Matera Cathedral © Berthold Werner/cc-by-sa-3.0 © Bönisch/cc-by-sa-2.0-de © flickr.com - Giuseppe Rinaldi/cc-by-2.5 Interior of a cave-house © Airin/cc-by-sa-1.0 © Luca Aless/cc-by-sa-4.0 Santa Maria di Idris and San Pietro Caveoso © Tango7174/cc-by-sa-4.0 © Tango7174/cc-by-sa-4.0
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Santa Maria di Idris and San Pietro Caveoso © Tango7174/cc-by-sa-4.0
Matera was built above a deep ravine called Gravina of Matera that divides the territory into two areas. Matera was built such that it is hidden, but made it difficult to provide a water supply to its inhabitants. Early dwellers invested tremendous energy in building cisterns and systems of water channels. The largest cistern has been found under Piazza Vittorio Veneto. With its solid pillars carved from the rock and a vault height of more than fifteen meters, it is a veritable water cathedral, which is navigable by boat. Like other cisterns in the town, it collected rainwater that was filtered and flowed in a controlled way to the Sassi. There was also a large number of little superficial canals (rasole) that fed pools and hanging gardens. Moreover, many bell-shaped cisterns in dug houses were filled up by seepage. Later, when population increased, many of these cisterns were turned into houses and other kind of water-harvesting systems were realized. Some of these more recent facilities have the shape of houses submerged in the earth.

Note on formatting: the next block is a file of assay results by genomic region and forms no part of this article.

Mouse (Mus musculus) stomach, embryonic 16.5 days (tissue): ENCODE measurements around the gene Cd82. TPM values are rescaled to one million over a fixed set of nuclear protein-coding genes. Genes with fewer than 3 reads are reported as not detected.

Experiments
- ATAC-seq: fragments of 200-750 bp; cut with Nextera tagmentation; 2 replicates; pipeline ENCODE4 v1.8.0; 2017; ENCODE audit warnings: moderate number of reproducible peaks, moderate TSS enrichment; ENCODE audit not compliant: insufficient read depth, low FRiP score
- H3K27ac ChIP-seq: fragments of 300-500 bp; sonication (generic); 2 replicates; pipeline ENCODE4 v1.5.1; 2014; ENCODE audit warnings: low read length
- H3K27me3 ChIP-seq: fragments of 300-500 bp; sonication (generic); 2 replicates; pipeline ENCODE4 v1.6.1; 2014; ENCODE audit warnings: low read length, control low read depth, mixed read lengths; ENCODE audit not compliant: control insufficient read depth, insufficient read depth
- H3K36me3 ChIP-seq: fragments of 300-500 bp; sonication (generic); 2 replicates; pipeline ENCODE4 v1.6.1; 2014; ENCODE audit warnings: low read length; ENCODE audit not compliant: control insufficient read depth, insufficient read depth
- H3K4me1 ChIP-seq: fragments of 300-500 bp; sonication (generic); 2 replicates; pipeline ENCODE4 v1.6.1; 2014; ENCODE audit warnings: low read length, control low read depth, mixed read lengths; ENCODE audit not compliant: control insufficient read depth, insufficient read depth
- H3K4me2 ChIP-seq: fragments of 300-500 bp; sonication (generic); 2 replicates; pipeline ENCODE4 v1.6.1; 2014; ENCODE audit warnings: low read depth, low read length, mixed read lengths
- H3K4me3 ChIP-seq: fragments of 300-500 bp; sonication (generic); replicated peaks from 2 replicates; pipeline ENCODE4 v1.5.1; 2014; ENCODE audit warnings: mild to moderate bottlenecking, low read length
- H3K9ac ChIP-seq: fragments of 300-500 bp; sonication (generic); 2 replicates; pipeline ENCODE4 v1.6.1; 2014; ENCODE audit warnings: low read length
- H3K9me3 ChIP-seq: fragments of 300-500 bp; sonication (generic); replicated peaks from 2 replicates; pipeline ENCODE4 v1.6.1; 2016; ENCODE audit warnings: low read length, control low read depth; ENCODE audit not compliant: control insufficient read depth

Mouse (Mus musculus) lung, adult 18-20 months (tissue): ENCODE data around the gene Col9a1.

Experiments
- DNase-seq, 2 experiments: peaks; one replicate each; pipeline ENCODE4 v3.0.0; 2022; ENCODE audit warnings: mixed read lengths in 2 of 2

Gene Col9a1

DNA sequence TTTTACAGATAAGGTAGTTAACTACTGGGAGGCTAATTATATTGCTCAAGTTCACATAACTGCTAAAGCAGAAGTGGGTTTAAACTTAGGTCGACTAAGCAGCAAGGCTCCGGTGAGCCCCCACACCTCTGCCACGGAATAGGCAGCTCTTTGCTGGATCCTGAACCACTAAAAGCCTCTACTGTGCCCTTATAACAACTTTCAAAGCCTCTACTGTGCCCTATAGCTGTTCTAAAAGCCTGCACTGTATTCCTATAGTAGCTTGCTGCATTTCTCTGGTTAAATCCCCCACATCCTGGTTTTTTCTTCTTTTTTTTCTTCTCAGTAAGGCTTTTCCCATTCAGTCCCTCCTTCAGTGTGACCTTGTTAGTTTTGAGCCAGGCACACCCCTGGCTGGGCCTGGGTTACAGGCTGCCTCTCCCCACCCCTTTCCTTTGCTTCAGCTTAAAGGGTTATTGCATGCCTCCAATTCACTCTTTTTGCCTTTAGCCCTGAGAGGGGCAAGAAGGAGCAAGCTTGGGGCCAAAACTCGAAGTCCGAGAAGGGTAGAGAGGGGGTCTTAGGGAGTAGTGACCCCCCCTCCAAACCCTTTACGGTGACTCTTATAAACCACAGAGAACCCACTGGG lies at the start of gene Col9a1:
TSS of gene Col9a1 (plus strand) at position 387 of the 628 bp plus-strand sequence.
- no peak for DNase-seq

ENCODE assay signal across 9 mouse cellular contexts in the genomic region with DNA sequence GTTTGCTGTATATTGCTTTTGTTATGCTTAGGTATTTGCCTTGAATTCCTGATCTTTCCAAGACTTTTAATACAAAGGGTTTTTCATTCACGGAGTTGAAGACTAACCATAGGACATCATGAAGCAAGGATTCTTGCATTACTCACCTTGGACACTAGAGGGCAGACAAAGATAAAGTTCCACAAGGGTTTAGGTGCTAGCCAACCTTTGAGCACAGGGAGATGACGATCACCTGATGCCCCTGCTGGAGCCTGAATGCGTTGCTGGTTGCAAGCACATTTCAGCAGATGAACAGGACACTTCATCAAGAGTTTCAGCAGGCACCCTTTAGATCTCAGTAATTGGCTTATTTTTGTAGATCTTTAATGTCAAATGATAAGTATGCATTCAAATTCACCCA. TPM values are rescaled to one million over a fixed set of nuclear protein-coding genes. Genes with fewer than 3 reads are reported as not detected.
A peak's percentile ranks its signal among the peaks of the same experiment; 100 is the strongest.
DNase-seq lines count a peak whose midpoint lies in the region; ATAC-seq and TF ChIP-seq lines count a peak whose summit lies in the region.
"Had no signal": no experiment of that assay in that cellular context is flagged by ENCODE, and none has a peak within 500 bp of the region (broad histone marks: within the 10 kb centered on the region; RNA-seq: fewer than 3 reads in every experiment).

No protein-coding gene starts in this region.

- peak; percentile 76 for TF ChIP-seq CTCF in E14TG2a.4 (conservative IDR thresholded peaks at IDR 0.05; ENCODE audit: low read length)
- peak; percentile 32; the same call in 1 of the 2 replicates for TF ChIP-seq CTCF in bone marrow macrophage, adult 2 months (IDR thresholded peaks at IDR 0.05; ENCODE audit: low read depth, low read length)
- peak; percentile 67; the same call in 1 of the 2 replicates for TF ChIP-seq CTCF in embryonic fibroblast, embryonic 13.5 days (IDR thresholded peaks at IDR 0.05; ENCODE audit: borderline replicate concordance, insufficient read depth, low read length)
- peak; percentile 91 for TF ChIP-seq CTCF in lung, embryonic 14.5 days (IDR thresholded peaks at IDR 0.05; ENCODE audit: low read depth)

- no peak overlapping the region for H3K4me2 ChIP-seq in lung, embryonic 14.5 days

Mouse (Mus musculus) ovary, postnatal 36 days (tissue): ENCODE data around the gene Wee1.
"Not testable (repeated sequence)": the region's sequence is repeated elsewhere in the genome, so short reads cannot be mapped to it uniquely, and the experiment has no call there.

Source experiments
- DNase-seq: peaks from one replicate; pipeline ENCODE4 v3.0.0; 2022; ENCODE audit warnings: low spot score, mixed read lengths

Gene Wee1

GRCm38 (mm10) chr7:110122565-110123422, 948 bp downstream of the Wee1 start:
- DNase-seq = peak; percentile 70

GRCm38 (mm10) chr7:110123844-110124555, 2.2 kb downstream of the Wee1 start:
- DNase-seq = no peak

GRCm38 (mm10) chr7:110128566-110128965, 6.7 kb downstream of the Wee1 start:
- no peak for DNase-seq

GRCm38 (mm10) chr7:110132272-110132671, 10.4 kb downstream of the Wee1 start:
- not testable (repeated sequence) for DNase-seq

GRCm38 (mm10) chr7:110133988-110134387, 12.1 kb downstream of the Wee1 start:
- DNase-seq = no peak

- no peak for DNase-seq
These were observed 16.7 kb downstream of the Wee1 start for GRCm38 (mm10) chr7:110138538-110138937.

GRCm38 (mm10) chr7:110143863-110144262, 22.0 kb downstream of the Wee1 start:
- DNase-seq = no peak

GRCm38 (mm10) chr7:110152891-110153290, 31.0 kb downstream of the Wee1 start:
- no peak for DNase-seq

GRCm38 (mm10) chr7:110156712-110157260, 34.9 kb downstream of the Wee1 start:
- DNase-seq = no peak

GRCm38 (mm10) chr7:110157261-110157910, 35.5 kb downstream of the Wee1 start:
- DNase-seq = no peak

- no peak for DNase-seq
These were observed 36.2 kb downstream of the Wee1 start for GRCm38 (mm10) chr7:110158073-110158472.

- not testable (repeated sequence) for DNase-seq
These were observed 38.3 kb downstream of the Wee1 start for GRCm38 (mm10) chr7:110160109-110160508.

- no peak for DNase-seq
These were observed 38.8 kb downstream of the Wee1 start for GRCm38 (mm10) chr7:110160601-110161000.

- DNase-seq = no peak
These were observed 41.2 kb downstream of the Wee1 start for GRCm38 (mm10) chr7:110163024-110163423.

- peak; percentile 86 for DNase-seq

The Tramontano Castle, begun in the early 16th century by Gian Carlo Tramontano, Count of Matera, is probably the only other structure that is above ground of any great significance outside of the sassi. However, the construction remained unfinished after his assassination in the popular riot of 29 December 1514. It has three large towers, while twelve were probably included in the original design. During some restoration work in the main square of the town, workers came across what was believed to be the main footings of another castle tower. However, on further excavation large Roman cisterns were unearthed. Whole house structures were discovered where one can see how the people of that era lived.

Read more on City of Matera, italia.it – Matera: A City Rediscovered, italia.it – Matera: The Sassi and Rupestrian Churches, unesco.org – The Sassi and the Park of the Rupestrian Churches of Matera, Wikivoyage Matera and Wikipedia Matera (Smart Traveler App by U.S. Department of State). Photos by Wikimedia Commons. If you have a suggestion, critique, review or comment to this blog entry, we are looking forward to receive your e-mail at comment@wingsch.net. Please name the headline of the blog post to which your e-mail refers to in the subject line.